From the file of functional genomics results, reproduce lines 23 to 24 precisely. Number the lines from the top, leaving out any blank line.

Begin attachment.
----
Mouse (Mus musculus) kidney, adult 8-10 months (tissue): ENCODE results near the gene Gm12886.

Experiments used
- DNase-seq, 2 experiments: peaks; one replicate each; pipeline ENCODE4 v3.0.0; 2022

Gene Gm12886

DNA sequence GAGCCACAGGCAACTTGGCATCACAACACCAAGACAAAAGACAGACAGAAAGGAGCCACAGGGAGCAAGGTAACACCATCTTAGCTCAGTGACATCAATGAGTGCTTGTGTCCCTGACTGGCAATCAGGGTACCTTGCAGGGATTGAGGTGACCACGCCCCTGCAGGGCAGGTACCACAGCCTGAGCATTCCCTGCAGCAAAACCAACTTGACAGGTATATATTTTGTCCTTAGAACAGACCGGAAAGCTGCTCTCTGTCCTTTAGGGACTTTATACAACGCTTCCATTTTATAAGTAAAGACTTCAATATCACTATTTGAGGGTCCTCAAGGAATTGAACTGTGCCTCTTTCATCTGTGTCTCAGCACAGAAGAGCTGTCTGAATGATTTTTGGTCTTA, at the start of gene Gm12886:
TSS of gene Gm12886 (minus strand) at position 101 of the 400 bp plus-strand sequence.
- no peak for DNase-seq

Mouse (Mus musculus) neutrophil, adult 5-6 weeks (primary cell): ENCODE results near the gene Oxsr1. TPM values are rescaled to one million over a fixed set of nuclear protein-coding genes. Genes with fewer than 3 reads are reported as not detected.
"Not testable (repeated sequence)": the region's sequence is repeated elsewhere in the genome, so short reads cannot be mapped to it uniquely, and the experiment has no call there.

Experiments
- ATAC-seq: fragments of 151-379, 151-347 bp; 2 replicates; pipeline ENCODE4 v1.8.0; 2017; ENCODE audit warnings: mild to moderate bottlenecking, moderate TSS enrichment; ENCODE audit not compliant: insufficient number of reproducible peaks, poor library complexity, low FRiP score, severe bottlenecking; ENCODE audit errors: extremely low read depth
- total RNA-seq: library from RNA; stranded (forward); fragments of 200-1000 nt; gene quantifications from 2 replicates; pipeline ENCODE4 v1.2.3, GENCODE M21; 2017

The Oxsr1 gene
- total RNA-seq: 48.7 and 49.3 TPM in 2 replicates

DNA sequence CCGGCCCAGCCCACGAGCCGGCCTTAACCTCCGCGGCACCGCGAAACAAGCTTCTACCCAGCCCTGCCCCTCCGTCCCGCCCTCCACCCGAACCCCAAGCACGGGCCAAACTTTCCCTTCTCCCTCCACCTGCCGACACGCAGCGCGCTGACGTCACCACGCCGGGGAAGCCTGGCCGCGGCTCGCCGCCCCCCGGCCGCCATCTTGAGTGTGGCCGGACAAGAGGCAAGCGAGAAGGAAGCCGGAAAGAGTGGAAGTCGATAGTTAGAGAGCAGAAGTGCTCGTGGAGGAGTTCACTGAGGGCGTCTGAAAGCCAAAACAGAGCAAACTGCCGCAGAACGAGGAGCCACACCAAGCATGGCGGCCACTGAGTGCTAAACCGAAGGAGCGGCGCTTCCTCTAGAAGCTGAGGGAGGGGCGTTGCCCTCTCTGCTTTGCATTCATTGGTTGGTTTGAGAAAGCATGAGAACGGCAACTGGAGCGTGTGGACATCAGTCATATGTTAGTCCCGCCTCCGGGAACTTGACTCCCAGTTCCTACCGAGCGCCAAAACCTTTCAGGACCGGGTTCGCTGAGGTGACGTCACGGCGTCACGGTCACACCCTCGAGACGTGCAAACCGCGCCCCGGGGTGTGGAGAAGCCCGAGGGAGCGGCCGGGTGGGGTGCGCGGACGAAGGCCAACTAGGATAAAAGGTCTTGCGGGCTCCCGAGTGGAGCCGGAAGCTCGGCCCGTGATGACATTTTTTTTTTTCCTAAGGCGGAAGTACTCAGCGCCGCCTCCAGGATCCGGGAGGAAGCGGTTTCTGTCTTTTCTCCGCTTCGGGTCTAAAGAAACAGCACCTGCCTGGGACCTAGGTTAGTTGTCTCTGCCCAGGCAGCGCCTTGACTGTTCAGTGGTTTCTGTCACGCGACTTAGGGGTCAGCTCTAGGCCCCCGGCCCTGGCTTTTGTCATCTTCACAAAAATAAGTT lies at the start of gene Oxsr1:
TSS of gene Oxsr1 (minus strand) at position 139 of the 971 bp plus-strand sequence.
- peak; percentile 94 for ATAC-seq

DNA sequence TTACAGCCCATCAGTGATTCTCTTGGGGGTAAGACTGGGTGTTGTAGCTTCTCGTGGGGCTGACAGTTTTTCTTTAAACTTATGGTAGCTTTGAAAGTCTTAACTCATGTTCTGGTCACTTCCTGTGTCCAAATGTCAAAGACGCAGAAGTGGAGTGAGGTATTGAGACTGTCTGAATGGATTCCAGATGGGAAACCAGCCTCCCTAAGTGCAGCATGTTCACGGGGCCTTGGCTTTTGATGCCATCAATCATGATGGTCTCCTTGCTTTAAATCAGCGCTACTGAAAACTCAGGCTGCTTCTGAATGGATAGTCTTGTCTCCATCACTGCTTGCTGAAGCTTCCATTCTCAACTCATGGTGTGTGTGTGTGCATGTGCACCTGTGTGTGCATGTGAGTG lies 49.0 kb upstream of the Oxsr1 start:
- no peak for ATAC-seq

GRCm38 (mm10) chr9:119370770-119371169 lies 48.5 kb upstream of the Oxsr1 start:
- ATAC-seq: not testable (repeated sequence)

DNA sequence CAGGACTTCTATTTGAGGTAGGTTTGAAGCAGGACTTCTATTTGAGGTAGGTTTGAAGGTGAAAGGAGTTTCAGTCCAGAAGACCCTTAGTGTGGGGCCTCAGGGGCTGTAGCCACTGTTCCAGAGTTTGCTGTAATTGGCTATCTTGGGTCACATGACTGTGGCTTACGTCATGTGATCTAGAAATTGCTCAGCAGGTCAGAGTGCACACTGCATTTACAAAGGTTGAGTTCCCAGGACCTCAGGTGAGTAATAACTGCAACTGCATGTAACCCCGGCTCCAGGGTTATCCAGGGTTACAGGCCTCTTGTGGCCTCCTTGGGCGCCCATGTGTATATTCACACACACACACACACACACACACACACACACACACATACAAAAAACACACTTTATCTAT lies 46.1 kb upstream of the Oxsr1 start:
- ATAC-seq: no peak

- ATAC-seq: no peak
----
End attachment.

- ATAC-seq: no peak

- ATAC-seq: no peak